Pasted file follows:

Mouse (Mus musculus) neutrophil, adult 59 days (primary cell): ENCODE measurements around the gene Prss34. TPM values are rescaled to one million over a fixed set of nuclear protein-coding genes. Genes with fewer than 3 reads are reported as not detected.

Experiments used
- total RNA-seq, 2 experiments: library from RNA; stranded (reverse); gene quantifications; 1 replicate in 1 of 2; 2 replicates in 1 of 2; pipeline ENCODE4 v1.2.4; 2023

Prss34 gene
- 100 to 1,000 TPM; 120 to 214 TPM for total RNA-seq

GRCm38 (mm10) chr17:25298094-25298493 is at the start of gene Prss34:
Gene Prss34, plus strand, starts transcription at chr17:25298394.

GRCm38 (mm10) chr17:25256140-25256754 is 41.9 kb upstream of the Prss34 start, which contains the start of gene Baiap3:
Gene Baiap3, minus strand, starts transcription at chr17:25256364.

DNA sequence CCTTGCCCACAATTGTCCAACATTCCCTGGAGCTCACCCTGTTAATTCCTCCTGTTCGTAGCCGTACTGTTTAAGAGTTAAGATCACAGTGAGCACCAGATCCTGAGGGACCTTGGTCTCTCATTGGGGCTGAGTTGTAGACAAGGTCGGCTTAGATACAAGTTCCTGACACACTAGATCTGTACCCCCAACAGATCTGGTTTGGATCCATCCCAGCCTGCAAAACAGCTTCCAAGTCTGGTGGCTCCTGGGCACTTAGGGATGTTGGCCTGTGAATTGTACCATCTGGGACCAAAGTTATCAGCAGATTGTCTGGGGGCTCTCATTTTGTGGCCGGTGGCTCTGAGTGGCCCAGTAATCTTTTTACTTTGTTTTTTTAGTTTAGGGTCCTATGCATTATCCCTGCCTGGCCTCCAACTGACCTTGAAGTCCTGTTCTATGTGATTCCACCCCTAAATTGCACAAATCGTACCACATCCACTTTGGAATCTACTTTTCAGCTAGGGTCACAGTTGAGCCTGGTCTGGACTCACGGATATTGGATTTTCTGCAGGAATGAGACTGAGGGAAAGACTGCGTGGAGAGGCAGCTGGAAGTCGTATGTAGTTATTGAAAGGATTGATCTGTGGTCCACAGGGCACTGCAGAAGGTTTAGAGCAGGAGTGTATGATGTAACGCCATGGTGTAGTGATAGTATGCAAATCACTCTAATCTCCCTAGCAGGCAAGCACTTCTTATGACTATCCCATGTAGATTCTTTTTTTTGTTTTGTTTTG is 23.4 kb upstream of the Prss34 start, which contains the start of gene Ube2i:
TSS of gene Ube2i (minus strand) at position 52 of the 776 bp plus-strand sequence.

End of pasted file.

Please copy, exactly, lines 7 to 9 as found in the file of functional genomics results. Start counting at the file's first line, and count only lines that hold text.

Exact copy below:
Gene Prss34, plus strand, starts transcription at chr17:25298394.

GRCm38 (mm10) chr17:25256140-25256754 is 41.9 kb upstream of the Prss34 start, which contains the start of gene Baiap3:
Gene Baiap3, minus strand, starts transcription at chr17:25256364.